Christopher Columbus Biography, Life, Interesting Facts
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Childhood and Early Life
Early explorer Christopher Columbus sailed under the Spanish flag and was born in Genoa, Italy in 1451. His father was a wealthy Italian wool merchant. When he was a teenager, Columbus went to sea working on a merchant ship.
Then in 1740, the ship he worked on was attacked by French pirates off the coast of Portugal and sunk. Columbus managed to get to shore and eventually landed up in Lisbon, Portugal where his brother his Bartholomew worked as a cartographer. During this time he made and sold maps with his brother.
Having gone to sea at the age of 13, Christopher Columbus had been taught how to sail wooden ships with sails, read the winds, negotiate the tides and celestial navigation and was a master mariner. In Portugal, he studied astronomy, mathematics, and navigation and became interested in the idea of exploration and mapping new lands which was taking place during the Renaissance in Europe.
Rise To Fame
After Christopher Columbus conceived the idea of sailing west across the Atlantic to reach Asia, he sought financial help. He failed to impress Portuguese and English authorities with his plans.
The Spanish monarchs Isabella of Castile and Ferdinand of Aragon were more receptive to his ideas, and they agreed to fund his voyage. The contract was that he would retain 10 percent of any bounty, a title, and governorship of a place of his choice. In return, the Spanish monarchs were looking for new lands and people to rule, gold and spices.
Voyages of Discovery
Christopher Columbus left Spain on the 3 August 1492. The fleet consisted of three wooden ships: the Nina, the Pinta and the Santa Marie with a crew of under 100 men. They used a compass to navigate and a traverse board to plot their route. Early maps had been deceptive, and the Atlantic Ocean proved to be much more extensive than Columbus had anticipated.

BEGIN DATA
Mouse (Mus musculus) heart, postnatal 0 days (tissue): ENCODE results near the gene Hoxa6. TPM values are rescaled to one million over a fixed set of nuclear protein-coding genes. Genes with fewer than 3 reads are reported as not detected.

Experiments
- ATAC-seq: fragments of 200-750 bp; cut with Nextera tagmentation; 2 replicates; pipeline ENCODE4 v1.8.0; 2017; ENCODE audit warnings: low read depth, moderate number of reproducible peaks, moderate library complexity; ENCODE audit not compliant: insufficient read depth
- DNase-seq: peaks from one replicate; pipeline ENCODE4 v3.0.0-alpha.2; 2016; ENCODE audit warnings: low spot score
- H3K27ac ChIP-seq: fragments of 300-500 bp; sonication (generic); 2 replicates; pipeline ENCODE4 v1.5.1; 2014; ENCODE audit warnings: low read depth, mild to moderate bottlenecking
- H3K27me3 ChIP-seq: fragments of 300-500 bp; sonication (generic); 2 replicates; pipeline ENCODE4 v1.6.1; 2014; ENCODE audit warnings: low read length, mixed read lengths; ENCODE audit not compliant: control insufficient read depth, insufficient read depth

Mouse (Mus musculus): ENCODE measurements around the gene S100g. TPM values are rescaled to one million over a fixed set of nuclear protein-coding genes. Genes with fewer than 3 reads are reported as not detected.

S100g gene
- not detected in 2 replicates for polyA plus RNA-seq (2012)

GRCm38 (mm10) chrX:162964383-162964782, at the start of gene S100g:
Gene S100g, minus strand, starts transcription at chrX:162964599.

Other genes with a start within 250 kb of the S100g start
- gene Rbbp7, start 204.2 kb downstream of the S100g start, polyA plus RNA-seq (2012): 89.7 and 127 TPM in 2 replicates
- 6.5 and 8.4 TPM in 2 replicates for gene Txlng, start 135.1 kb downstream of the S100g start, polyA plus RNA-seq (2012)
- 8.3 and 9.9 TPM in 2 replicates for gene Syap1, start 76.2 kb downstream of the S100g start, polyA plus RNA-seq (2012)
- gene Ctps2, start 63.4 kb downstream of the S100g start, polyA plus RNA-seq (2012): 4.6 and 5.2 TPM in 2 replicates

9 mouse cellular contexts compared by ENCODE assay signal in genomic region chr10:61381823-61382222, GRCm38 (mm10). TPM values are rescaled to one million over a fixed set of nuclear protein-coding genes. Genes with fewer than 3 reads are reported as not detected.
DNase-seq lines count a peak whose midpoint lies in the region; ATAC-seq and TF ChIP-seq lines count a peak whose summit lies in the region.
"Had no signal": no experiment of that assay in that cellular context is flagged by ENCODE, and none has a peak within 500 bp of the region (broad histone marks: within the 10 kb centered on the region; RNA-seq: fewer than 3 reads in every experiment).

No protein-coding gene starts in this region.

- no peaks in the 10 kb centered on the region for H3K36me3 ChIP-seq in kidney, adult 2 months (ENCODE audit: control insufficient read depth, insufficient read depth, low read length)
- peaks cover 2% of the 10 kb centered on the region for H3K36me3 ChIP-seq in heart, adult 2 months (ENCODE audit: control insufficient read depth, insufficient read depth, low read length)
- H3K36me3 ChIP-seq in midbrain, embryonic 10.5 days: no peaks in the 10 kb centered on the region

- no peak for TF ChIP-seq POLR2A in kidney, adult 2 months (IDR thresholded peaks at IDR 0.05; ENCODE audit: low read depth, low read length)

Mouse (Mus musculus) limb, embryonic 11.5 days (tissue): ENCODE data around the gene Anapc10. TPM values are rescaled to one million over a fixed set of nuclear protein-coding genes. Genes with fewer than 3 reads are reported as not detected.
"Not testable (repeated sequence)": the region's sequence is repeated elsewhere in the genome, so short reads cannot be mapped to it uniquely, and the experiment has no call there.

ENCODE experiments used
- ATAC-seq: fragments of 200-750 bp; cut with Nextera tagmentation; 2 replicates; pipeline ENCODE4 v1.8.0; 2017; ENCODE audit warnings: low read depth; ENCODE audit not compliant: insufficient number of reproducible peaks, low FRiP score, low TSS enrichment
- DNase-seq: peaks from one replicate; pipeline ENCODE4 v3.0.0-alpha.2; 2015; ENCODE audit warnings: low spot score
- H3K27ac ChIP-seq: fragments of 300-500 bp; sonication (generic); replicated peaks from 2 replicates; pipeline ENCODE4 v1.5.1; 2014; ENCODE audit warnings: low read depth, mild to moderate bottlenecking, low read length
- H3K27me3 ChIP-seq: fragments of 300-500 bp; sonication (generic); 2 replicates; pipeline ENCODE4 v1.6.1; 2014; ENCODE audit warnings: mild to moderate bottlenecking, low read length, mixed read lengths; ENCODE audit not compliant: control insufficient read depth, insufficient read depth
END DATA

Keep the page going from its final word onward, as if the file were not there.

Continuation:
On the 12 October 1492, the land was sighted, it was an island in the Bahamas, and he named the island San Salvador. He met the local people, Arawak and Taino Native Americans, calling them Indians as he thought he had reached Asia.
Christopher Columbus went on to Cuba and Hispaniola and founded a settlement La Navidad. Leaving 40 men behind at the settlement and taking a few indigenous people back to Spain, Columbus returned home to a hero’s welcome. He brought home with gold, the newly discovered tobacco plant, turkeys, and pineapples.
In September 1493, he left on his second voyage, this time with a fleet of 17 ships and over a 1,000 men, including farmers, soldiers, and priests. Upon his return to La Navidad, he found that the men he had left behind had all been killed. His third voyage began in 1498 when he left Spain with six ships, visiting Trinidad, Venezuela and he started the exploration of the mainland of South America.
At this stage, Columbus still believed that he had reached India and went by the title of Viceroy and Governor of the Indies. Around 1500, Columbus was accused of tyranny and being intent on the personal financial gain.
Christopher Columbus lost his governorship, was arrested and returned to Spain in chains where he was jailed before being pardoned. Still intent on finding a westward passage to the Indian Ocean, his fourth and final voyage took place in 1502.
Christopher Columbus visited Central America including Honduras, Nicaragua, Costa Rica, and Panama and was then stranded in Jamaica when the ships deteriorated. After being rescued in 1504, Columbus returned to Spain but his health had failed, and he died two years later. He had lost his governorship and all riches associated with his voyages.
In 1749, Columbus married the daughter of a Portuguese nobleman, Felipa Perestrello. The couple had a son Diego. And in 1480, he had a second child, Fernando, with Beatriz Enriquez de Harana. Christopher Columbus died in 1506 at the age of 54.
In the United States, the second Monday of October is a federal holiday celebrated as Columbus Day. This holiday marks the anniversary of Columbus’ 1492 arrival in the Americas and his discovery of the New World on behalf of the Spanish monarchy.
Some view the voyages of Columbus as the opening up of the Americas to slavery and exploitation.
John Hanning Speke
René-Robert Cavelier, Sieur de La Salle